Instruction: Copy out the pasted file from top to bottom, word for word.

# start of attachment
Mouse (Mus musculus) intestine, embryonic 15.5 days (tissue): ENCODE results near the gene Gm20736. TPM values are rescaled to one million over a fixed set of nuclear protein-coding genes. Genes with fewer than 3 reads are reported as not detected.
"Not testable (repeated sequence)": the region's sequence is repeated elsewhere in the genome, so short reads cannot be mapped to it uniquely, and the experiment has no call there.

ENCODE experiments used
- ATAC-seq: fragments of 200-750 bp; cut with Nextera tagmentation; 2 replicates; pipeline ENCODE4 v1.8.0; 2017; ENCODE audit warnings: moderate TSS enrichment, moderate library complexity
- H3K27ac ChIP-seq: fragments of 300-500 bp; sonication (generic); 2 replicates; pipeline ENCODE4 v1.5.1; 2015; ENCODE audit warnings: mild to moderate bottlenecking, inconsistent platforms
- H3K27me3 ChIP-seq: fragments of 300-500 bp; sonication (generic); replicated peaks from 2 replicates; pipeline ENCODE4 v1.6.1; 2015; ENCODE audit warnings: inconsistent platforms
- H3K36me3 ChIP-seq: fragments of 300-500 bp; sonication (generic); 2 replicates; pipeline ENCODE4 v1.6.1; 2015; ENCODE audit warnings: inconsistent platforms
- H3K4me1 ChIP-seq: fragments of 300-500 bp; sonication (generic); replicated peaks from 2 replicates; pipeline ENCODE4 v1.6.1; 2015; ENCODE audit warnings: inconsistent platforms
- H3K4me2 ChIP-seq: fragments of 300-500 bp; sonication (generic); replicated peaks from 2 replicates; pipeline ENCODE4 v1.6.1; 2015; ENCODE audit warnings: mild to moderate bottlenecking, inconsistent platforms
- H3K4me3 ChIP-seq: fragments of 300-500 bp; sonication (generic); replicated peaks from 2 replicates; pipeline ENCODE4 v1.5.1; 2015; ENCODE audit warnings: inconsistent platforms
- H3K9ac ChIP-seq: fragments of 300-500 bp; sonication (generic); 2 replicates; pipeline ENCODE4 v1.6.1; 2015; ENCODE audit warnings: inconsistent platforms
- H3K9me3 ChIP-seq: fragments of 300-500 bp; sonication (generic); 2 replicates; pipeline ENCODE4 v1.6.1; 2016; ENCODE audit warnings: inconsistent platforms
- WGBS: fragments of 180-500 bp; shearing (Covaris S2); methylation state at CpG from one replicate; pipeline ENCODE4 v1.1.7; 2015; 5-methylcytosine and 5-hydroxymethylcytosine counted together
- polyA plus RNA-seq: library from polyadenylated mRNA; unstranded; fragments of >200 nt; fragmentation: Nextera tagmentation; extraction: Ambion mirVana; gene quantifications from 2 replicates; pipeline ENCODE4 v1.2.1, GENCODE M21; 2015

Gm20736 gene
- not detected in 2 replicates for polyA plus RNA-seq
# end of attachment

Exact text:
Mouse (Mus musculus) intestine, embryonic 15.5 days (tissue): ENCODE results near the gene Gm20736. TPM values are rescaled to one million over a fixed set of nuclear protein-coding genes. Genes with fewer than 3 reads are reported as not detected.
"Not testable (repeated sequence)": the region's sequence is repeated elsewhere in the genome, so short reads cannot be mapped to it uniquely, and the experiment has no call there.

ENCODE experiments used
- ATAC-seq: fragments of 200-750 bp; cut with Nextera tagmentation; 2 replicates; pipeline ENCODE4 v1.8.0; 2017; ENCODE audit warnings: moderate TSS enrichment, moderate library complexity
- H3K27ac ChIP-seq: fragments of 300-500 bp; sonication (generic); 2 replicates; pipeline ENCODE4 v1.5.1; 2015; ENCODE audit warnings: mild to moderate bottlenecking, inconsistent platforms
- H3K27me3 ChIP-seq: fragments of 300-500 bp; sonication (generic); replicated peaks from 2 replicates; pipeline ENCODE4 v1.6.1; 2015; ENCODE audit warnings: inconsistent platforms
- H3K36me3 ChIP-seq: fragments of 300-500 bp; sonication (generic); 2 replicates; pipeline ENCODE4 v1.6.1; 2015; ENCODE audit warnings: inconsistent platforms
- H3K4me1 ChIP-seq: fragments of 300-500 bp; sonication (generic); replicated peaks from 2 replicates; pipeline ENCODE4 v1.6.1; 2015; ENCODE audit warnings: inconsistent platforms
- H3K4me2 ChIP-seq: fragments of 300-500 bp; sonication (generic); replicated peaks from 2 replicates; pipeline ENCODE4 v1.6.1; 2015; ENCODE audit warnings: mild to moderate bottlenecking, inconsistent platforms
- H3K4me3 ChIP-seq: fragments of 300-500 bp; sonication (generic); replicated peaks from 2 replicates; pipeline ENCODE4 v1.5.1; 2015; ENCODE audit warnings: inconsistent platforms
- H3K9ac ChIP-seq: fragments of 300-500 bp; sonication (generic); 2 replicates; pipeline ENCODE4 v1.6.1; 2015; ENCODE audit warnings: inconsistent platforms
- H3K9me3 ChIP-seq: fragments of 300-500 bp; sonication (generic); 2 replicates; pipeline ENCODE4 v1.6.1; 2016; ENCODE audit warnings: inconsistent platforms
- WGBS: fragments of 180-500 bp; shearing (Covaris S2); methylation state at CpG from one replicate; pipeline ENCODE4 v1.1.7; 2015; 5-methylcytosine and 5-hydroxymethylcytosine counted together
- polyA plus RNA-seq: library from polyadenylated mRNA; unstranded; fragments of >200 nt; fragmentation: Nextera tagmentation; extraction: Ambion mirVana; gene quantifications from 2 replicates; pipeline ENCODE4 v1.2.1, GENCODE M21; 2015

Gm20736 gene
- not detected in 2 replicates for polyA plus RNA-seq